8:10am:  horn sounded, found myself toward the end of the pack and waded in with the other 118 women. Started swimming breast stroke up to the turn around the first buoy before heading straight out to the 300m mark. The weeds were gone by the time I hit the first buoy and suddenly I knew I could do this but my breathing was too fast and I couldn't wait three strokes to breathe, had to breathe every two and found this comforting. A few strokes of crawl and found I keep running into people. Weird because I really didn't think I was moving fast. Changed to breast stroke to get some space and then onto crawl again to pass a few more people. Then continued onto crawl and tried to sight every 10 strokes. Swimming all over the place, far to the left, then far to the right, then touching up beside somebody. More sighting but could only do it on the right because of where the sun was coming up on the left. Good thing I can breathe on both sides. But all of a sudden I'd passed a bunch of people and then realised that the person beside me wasn't wearing a wetsuit and it was a man. Passed him and then soon found myself at the turn around point. Going around that I passed another man, then onto the back stretch and passed another guy there.  Huh - didn't the men start 10 minutes before the women? Anyway, on the way back down the course swam way off course to the left here and thought I was about to end up in the middle of the river but finally lifted my head and swam back in. Kept to the left of the crowd and was able to swim past more people. Coming up to the last buoy, passed another 2 guys discussing whether they were supposed to swim past a certain buoy or not. Did my turn and swam up so far that all of a sudden my arms were hitting the sand. Came up onto shore and spent a good 10-15 seconds hunting for my flip flops that Nick said he'd leave for me beside a tree. Nothing to find because apparently I was about 10 minutes early finishing the swim and Nick wasn't even back down at the beach yet. Started running up the path, over to the Transition Zone and discovered that running in a wet wetsuit is heavy. Did not expect that.  Later I saw pictures that an official race day photographer had taken and was glad the navy sports bra won out because there would've been some embarrassing pictures if I'd kept to the white one. (Enough about that, right? Right.)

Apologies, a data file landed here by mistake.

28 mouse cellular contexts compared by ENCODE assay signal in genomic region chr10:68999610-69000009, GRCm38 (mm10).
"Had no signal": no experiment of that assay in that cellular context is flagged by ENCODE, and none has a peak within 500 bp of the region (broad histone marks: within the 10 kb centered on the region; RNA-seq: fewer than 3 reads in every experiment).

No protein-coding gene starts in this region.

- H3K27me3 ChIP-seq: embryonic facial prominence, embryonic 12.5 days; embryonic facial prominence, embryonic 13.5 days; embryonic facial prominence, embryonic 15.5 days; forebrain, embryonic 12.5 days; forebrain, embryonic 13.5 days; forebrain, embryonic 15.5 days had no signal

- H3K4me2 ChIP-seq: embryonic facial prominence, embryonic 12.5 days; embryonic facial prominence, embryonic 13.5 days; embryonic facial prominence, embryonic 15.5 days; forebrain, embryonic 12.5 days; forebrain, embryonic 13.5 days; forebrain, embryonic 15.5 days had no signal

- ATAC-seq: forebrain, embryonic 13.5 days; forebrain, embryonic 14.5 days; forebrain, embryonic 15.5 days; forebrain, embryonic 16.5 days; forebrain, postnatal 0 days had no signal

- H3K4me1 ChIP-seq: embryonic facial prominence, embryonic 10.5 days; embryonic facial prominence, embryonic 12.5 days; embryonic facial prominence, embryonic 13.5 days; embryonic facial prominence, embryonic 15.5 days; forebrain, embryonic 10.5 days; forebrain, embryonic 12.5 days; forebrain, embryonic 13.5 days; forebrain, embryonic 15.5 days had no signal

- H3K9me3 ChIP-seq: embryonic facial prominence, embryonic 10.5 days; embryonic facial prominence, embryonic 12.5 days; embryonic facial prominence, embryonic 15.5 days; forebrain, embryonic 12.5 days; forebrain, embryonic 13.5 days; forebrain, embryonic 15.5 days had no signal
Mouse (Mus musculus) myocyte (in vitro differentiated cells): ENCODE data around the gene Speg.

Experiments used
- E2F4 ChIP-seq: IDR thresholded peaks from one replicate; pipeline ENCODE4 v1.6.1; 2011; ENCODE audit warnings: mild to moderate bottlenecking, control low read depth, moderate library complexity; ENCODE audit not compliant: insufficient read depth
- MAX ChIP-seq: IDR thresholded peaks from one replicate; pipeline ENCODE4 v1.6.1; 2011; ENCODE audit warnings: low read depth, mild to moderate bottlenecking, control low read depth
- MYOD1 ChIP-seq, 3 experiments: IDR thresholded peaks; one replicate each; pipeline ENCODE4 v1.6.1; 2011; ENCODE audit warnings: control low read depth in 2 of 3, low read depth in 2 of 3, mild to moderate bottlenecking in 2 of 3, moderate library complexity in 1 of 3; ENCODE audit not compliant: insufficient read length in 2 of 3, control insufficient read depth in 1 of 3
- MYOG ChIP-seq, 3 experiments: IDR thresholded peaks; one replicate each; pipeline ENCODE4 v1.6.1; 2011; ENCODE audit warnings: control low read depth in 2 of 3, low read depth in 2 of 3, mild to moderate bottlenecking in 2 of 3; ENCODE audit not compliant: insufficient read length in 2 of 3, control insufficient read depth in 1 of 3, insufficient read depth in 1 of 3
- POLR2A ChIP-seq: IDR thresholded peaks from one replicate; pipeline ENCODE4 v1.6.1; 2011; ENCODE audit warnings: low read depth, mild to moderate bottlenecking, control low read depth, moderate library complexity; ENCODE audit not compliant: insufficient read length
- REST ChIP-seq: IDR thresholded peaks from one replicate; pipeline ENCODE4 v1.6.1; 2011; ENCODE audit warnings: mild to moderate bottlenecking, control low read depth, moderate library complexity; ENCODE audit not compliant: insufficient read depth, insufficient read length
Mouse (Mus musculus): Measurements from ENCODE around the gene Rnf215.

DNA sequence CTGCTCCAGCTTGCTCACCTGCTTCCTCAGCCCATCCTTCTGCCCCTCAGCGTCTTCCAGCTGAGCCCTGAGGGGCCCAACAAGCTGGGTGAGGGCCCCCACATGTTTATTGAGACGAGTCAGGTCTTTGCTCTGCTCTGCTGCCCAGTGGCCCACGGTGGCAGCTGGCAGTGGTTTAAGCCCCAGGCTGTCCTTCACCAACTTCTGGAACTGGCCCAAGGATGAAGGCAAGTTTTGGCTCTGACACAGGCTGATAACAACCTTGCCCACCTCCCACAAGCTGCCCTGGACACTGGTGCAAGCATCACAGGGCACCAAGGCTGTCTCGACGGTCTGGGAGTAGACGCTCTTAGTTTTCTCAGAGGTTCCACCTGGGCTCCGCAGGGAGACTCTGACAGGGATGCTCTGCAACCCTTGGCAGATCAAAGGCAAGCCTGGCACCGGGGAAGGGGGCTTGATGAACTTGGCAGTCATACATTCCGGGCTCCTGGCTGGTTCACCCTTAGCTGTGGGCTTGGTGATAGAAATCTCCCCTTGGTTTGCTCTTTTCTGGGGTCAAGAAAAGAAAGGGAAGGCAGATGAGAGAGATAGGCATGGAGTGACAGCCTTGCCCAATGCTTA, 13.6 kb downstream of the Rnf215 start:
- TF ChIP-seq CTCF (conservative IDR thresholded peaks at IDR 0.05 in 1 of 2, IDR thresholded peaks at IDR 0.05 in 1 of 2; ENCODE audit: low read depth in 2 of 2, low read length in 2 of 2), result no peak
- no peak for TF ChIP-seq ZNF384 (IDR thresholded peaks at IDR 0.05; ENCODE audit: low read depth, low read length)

Transition 1 (or T1, if you speak "Tri" language): Found my transition spot easily enough thanks to my Swiss flag flying at my spot. Pulled the wetsuit down past my knees (as practiced) and then sat down on my towel and managed to pull each leg out, slowly, but without panicking that I couldn't get the suit off. Dried off a little with a second towel, got my socks/shoes on, got my heart rate strap around me, t-shirt on, then watch, smeared some sunscreen on my face, lip balm on my lips, pulled on my bike helmet and clipped it closed, sunglasses on and gloves. Ready to go.